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Bridging Gaps with Laser


#1

I’ve stumbled upon this way to bridge gaps. Close the aperture down
and maybe also increase duration, shoot at an angle to the two
surfaces, like a bank shot in pool. Surprisingly the molten metal
jumps the gap but looks porous and weak, Go back over the join with
lower power, higher aperture to flow things smoothly. It seems once
you have even the slightest connection its easy to ‘push’ more metal
into the join. Kinda like filling but without the filler wire. So far
I’ve done gaps up to, I dunno…010" or so. It might go more but I
haven’t tried yet.

Two questions.

Is this type of join inherently weak because the first ‘tack’ is
porous despite that subsequent layers have a nice smooth cosmetic
look?

Any laser wizards have some other ways of bridging gaps?


#2
Any laser wizards have some other ways of bridging gaps? 

I normally use a filler wire to bridge the gap, then build up on or
with it depending on the size of the wire. As for a bridge being
brittle I am of the opinion that it depends on the material being
laser welded and the weld conditions.

Wayne M Schenk


#3

I have not had great luck by that bank shot approach, but I have
bridged quite a few gaps by tacking wire to the solid area beyond
the gap, bending the wire across, and then tacking it on the
opposite side beyond the gap. On big gaps I sometimes need to build
several of these bridges. (On small gaps this bridge can sometimes
be made by balling the end of the wire and tacking it on both
sides). I then fuse the bridges into one thicker bridge, and then
back fill the entire area with the wire. I then trim away the
excess, if necessary, although using the bank shot now, I can blend
and use any extra metal by pushing it into place with the pulse. As
long as you readjust the laser and remove your original porosity you
should have a solid structure, equal to the original, assuming you
are using matching metal, and not solder to fill the gap.

The laser is an amazing tool, that even after 6 years I’m still
explor= ing and learning about. I love to see questions and comments
on Orchid about the laser as I know we are all finding new and
different ways to use this tool, and I know that I am nowhere near
truly mastering it yet, or using it to it’s full potential!


#4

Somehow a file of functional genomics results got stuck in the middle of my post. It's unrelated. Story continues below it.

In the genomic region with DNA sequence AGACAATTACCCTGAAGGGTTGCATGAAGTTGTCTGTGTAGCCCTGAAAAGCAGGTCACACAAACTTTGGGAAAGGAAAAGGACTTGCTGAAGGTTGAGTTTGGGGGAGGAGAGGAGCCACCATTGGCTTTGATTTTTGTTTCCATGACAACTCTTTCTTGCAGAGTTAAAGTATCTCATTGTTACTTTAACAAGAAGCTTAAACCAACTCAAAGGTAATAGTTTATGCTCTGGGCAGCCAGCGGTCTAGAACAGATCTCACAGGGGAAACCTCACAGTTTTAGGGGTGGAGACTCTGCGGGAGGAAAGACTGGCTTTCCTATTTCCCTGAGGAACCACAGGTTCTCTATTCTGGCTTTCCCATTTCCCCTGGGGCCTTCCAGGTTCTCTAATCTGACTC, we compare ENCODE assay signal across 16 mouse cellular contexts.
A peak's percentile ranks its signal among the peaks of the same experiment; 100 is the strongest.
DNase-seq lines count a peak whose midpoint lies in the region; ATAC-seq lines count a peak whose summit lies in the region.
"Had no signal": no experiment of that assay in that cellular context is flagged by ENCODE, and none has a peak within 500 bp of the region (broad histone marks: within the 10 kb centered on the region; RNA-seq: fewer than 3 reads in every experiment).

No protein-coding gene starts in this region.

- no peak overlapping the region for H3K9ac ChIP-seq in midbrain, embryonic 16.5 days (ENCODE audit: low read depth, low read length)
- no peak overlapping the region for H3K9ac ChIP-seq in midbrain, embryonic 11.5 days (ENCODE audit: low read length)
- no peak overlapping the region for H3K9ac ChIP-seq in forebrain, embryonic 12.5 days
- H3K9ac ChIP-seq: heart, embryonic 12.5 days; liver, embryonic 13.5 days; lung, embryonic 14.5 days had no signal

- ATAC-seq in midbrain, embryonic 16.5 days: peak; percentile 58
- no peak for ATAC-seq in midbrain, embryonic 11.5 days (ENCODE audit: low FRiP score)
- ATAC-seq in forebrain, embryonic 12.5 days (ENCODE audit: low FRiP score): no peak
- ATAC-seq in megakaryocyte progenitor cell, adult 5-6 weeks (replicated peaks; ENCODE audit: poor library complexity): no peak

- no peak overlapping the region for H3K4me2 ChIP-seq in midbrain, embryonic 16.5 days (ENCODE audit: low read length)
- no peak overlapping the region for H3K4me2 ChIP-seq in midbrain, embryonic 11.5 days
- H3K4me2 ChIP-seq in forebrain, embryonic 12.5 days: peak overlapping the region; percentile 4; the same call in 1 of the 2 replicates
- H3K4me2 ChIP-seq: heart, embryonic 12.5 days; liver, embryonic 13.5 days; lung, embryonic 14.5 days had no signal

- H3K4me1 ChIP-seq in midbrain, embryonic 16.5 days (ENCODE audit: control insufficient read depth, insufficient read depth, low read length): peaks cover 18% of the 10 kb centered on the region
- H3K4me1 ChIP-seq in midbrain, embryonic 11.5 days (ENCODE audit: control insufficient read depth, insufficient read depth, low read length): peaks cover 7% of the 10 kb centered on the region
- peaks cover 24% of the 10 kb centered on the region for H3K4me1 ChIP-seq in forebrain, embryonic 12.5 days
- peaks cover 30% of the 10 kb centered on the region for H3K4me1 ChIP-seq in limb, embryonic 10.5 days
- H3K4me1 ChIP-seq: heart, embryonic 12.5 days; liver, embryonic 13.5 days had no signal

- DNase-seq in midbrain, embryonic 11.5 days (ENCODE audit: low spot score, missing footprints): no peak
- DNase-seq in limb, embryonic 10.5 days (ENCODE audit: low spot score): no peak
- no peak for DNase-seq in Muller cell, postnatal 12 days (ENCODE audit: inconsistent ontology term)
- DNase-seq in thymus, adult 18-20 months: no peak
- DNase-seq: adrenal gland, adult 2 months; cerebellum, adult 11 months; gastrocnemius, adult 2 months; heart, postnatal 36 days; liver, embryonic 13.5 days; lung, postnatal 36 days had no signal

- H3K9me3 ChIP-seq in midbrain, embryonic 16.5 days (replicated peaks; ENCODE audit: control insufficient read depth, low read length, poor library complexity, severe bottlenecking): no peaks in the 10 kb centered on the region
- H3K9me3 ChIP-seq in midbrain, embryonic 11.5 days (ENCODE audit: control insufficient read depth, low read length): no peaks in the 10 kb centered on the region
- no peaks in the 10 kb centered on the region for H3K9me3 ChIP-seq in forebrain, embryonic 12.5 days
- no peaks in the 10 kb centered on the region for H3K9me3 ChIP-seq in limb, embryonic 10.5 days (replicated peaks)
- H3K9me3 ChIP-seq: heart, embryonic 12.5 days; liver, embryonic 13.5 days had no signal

Not a laser technique, but an old stick arc welder’s trick was to
take a welding rod (with the flux removed) and lay it across the
hole /gap and weld each side to the rod…

Wasn’t necessarily the strongest weld, but on thick material it gave
you a base to reflow weld rod and native material above it. This sort
of sounds like what you are doing here, on a much thinner scale…

Kay


#5

I’m no wizard, but my experience is that the gap filled is pretty
strong in platinum, not quite so strong in yellow gold (the higher
the karat, the lower the strength of the joint), and not worth a hoot
in white gold or silver. A lot depends on how deep you go on the
first round. I haven’t done very much with palladium, but I would
think it would be like white gold in strength. You can move white
gold around a little better and more smoothly with argon, but it’s
still pretty brittle. I also find I can fill a gap in width in the
same order of strength, platinum, yellow (low to high karat). white
and silver. It also doesn’t seem to work hardly at all with steel and
titanium and other eyeglass metals. Moving the metal around, I mean.

By the way, you CAN damage a diamond with a laser! I punched a tiny
hole in the table / crown facet junction of a small trap cut the
other day while filling in a small hole in the corner of a platinum
bezel. The stone was an E - VVS so it didn’t have anything to do
with hitting an inclusion or anything (which I have been warned
about). I was using a very small aperture (0.2mm) and around 210
volts with a pretty good dwell time (4ms?). I was aiming slightly
above the stone, pretty much parallel to the facet junction, away
from the table and into the edge of the bezel. Didn’t think I even
hit the stone, but it might have been reflected light that did the
deed.

Be careful where you point that thing!

Dave


#6

I have not found a difference in strength on the gold (W or Y) bridge
work, or for that matter on stainless. I have to make very sure that
I have not created a poreous bridge, or no metal makes a strong
joint. In the shop I was last in we did quite a bit of repair to
Rolex cases and bands, including gap filling, with very good results.
Silver on the other hand, still often frustrates me!


#7
Not a laser technique, but an old stick arc welder's trick was to
take a welding rod (with the flux removed) and lay it across the>
hole /gap and weld each side to the rod... 

Right, some of my early training was welding, gas and arc, so some
of that carries over into laser work pretty well.